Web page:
Basil: The Health Benefits And Nutritional Values Of Basil


Basil. ( Ocimum basilicum), also called great basil or Saint-Joseph’s-wort, is a culinary herb of the family Lamiaceae (mints).


Basil is native to tropical regions from central Africa to Southeast Asia. It is a tender plant, and is used in cuisines worldwide.

Depending on the species and cultivar, the leaves may taste somewhat like anise, with a strong, pungent, often sweet smell. 

Basil is a delicious culinary herb that belongs to the mint, lavender and sage family. Basil is a variation of its actual botanical name, Ocimum Basilium. There are texts and other evidence that basil has been cultivated for 5000 years and may have originated in the Hunan region of China. It is an herb that can easily be grown indoors and does not require a large amount of sunlight. This has made it easier for people around the world to grow it in their houses and reap its benefits.

The Health Benefits Of Basil.

Basil Leaves health benefits includes supporting healthy brain, managing arthritis, managing stress, slowing down aging, supporting bone health, managing epilepsy and aid metabolism. Other benefits includes relieving post menstrual syndrome, providing energy, preventing cancer and supporting eye health.

Fighting cancer.

Basil has the potentials to prevent cancer. thanks to the phytochemicals it contains, including eugenol, rosmarinic acid, apigenin, myretenal, luteolin, β-sitosterol, and carnosic acid, it helps to prevent certain types of skin, liver, oral, and lung cancers.

It increases antioxidant activities in the body, changing gene expression, triggering cell death, and slowing cell division.

this insertion is not conclusive, there is potential for basil extract to be used alongside current cancer treatments.

Anti-aging properties.

According to research presented at the British Pharmaceutical Conference (BPC) in Manchester, basil also has properties that might help prevent some of the harmful effects of aging.

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Holy basil extract was effective at killing off harmful molecules and preventing damage caused by some free radicals in the liver, brain, and heart.

The researchers, led by Dr. Vaibhav Shinde from Poona College of Pharmacy, Maharashtra, India, studied the herb for antioxidant and anti-aging properties.

Dr. Shinde said: “The study validates the traditional use of the herb as a youth-promoting substance in the Ayurvedic system of medicine. It also helps describe how the herb acts at a cellular level.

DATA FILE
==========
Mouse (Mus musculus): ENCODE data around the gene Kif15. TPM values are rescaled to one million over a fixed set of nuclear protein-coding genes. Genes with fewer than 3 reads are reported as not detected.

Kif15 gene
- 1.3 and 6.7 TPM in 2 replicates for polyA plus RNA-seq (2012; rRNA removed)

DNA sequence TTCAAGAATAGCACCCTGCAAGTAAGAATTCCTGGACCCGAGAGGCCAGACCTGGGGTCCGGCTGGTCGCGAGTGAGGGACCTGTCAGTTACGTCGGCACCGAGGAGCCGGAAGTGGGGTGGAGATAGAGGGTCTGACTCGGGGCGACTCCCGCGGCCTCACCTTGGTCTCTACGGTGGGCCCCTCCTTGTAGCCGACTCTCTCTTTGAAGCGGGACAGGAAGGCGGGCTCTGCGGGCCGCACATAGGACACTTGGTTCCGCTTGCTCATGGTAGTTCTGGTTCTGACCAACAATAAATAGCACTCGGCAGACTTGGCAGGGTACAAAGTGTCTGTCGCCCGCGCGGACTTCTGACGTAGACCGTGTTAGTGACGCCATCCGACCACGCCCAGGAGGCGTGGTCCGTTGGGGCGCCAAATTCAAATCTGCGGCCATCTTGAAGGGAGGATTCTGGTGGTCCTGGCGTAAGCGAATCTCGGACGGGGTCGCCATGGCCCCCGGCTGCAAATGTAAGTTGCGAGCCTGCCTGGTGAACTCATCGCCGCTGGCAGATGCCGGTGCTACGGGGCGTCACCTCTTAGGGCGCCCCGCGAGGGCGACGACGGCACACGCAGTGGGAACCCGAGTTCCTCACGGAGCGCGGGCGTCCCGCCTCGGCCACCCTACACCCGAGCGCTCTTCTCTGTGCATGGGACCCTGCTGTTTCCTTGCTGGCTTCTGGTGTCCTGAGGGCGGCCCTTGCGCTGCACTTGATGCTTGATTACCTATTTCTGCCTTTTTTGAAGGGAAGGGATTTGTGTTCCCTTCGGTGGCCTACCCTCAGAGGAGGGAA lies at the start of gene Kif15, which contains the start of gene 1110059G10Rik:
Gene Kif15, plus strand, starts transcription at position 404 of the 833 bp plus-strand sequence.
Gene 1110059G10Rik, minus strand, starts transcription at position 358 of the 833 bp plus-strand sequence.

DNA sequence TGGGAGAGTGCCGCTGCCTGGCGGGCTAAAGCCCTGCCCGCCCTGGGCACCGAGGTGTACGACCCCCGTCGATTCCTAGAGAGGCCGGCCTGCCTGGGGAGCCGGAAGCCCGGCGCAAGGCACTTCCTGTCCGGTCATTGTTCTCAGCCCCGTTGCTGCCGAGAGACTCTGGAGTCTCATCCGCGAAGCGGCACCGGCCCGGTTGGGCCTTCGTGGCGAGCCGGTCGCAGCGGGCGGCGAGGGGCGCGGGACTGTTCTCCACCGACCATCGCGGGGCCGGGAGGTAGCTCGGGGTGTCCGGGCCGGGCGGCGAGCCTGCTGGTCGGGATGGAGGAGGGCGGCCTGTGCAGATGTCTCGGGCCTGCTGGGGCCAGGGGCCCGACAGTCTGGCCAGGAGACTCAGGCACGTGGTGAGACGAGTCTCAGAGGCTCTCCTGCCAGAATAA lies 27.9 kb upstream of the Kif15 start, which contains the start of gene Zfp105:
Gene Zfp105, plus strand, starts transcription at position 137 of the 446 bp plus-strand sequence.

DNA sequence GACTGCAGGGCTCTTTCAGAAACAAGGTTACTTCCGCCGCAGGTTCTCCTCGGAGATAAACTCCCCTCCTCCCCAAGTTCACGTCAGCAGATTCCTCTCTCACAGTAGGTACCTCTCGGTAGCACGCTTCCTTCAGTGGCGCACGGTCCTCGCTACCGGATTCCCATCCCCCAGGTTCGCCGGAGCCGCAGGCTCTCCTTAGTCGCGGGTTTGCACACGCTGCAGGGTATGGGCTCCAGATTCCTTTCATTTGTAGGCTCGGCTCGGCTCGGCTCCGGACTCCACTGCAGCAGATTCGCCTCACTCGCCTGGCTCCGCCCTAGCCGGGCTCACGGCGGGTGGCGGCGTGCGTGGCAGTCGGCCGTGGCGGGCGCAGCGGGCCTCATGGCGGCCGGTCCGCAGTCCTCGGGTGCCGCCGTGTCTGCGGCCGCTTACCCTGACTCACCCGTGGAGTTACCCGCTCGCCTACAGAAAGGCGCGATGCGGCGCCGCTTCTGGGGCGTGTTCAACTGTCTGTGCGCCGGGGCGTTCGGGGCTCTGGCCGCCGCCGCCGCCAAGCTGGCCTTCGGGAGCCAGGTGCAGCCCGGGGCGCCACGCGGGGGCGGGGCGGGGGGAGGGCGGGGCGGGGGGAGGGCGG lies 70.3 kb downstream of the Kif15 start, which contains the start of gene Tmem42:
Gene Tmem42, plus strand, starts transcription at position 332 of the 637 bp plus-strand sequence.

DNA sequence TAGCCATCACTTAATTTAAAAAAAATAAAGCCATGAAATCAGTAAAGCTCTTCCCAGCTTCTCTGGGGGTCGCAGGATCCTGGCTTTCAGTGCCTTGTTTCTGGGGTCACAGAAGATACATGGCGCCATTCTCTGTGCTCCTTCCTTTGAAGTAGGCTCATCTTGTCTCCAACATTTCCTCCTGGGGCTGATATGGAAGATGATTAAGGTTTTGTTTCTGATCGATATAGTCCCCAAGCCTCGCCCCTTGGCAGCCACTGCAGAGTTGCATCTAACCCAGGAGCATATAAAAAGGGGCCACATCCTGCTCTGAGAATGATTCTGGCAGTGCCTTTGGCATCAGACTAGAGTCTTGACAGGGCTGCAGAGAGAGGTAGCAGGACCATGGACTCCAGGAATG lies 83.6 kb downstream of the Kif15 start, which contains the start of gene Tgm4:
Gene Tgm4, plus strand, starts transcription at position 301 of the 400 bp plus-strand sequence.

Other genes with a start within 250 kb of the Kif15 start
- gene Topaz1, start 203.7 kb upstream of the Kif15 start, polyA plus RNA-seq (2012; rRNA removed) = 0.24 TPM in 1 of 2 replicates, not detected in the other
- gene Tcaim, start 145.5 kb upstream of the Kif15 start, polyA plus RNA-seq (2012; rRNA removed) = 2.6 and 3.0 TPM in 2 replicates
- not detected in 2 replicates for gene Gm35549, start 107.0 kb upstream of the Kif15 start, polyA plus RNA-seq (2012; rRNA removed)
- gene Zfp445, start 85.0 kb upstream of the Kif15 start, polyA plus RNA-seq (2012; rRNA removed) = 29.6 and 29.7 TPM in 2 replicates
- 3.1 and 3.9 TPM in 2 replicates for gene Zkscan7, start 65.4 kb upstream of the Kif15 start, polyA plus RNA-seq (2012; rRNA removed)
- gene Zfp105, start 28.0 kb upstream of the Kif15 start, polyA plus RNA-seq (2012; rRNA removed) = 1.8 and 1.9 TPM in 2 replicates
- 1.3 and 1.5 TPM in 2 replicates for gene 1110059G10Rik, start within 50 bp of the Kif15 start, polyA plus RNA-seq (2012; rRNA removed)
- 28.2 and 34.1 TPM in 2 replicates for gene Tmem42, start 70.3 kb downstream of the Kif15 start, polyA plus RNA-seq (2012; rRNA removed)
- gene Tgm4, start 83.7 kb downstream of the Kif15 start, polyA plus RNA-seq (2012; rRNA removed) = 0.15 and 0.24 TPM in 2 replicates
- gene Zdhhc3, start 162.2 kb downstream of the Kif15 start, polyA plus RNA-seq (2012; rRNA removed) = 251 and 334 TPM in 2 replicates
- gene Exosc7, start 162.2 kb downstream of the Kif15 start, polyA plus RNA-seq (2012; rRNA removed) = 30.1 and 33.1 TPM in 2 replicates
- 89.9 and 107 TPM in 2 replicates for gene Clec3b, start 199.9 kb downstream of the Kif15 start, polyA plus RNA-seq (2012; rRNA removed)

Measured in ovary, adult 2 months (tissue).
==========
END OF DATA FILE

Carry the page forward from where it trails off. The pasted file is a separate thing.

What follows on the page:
Ease inflammation and joint pain.

With basil you can be able to tackle stress, anxiety, and inflammation with a relaxing cup of tea made with the leaves of holy basil. As an adaptogen with anti-inflammatory and antioxidant properties, holy basil provides all of these benefits. It can even help people with arthritis or fibromyalgia.

Protect your stomach.

Basil can counteract the effects of stress-induced ulcers. It naturally increases your stomach’s defense by decreasing stomach acid, increasing mucus secretion,increasing mucus cells and extending life of mucus cells. It can help protect against infection, lower your blood sugar, lower your cholesterol, ease joint pain, and protect your stomach.

Lower your blood sugar.

If you have prediabetes or type 2 diabetes, all parts of the holy basil plant can help reduce your blood sugar. Animal and human trials have shown that holy basil can help prevent symptoms of diabetes such as: weight gain, hyperinsulinemia, or excess insulin in the blood, high cholesterol, insulin resistance and hypertension.

 Infections and wounds.

Extracts made from its leaves are thought to boost wound healing speed and strength. basil is: antibacterial, antiviral, antifungal, anti-inflammatory and analgesic (a painkiller)

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Some people even use basil after surgery to heal and protect their wounds. basil increases your wound’s breaking strength, healing time, and contraction. Breaking strength refers to how much pressure or weight a wound can take before it breaks.

Research has shown that basil may work against infections and wounds, such as:

  • mouth ulcers
  • keloids
  • raised scars
  • acne.

Nutritional Values Of Basil.

100 grams of fresh basil leaves contains astoundingly 5275 mg or 175% of daily required doses of vitamin A. Vitamin-A is known to have antioxidant properties and is essential for vision. It also required for maintaining healthy mucosa and skin. Consumption of natural foods rich in vitamin-A has been found to help the human body protect from lung and oral cavity cancers.

Basil leaves are an excellent source of iron. Its fresh leaves carry 3.17 mg/100 g (about 26% of RDA) of iron. Iron, being a component of hemoglobin inside the red blood cells, is one of the chief determinants of oxygen-carrying capacity of the blood.

This’s the indepth Analysis of the nutritional valued of basil.Basil herb (Ocimum basilicum), Fresh leaves, Nutritive value per 100 g.

(Source: USDA National Nutrient data base)

Principle Nutrient Value Percentage of RDA
Energy 23 Kcal 1%
Carbohydrates 2.65 g 2%
Protein 3.15 g 6%
Total Fat 0.64 g 2%
Cholesterol 0 mg 0%
Dietary Fiber 1.60 g 4%
Folates 68 µg 17%
Niacin 0.902 mg 6%
Pantothenic acid 0.209 mg 4%
Pyridoxine 0.155 mg 12%
Riboflavin 0.076 mg 6%
Thiamin 0.034 mg 2.5%
Vitamin A 5275 IU 175%
Vitamin C 18 mg 30%
Vitamin E 0.80 mg 5%
Vitamin K 414.8 µg 345%
Sodium 4 mg 0%
Potassium 295 mg 6%
Calcium 177 mg 18%
Copper 385 mg 43%
Iron 3.17 mg 40%
Magnesium 64 mg 16%
Manganese 1.15 mg 57%
Zinc 0.81 mg 7%
Carotene-ß 3142 µg
Crypto-xanthin-ß 46 µg
Lutein-zeaxanthin 5650 µg


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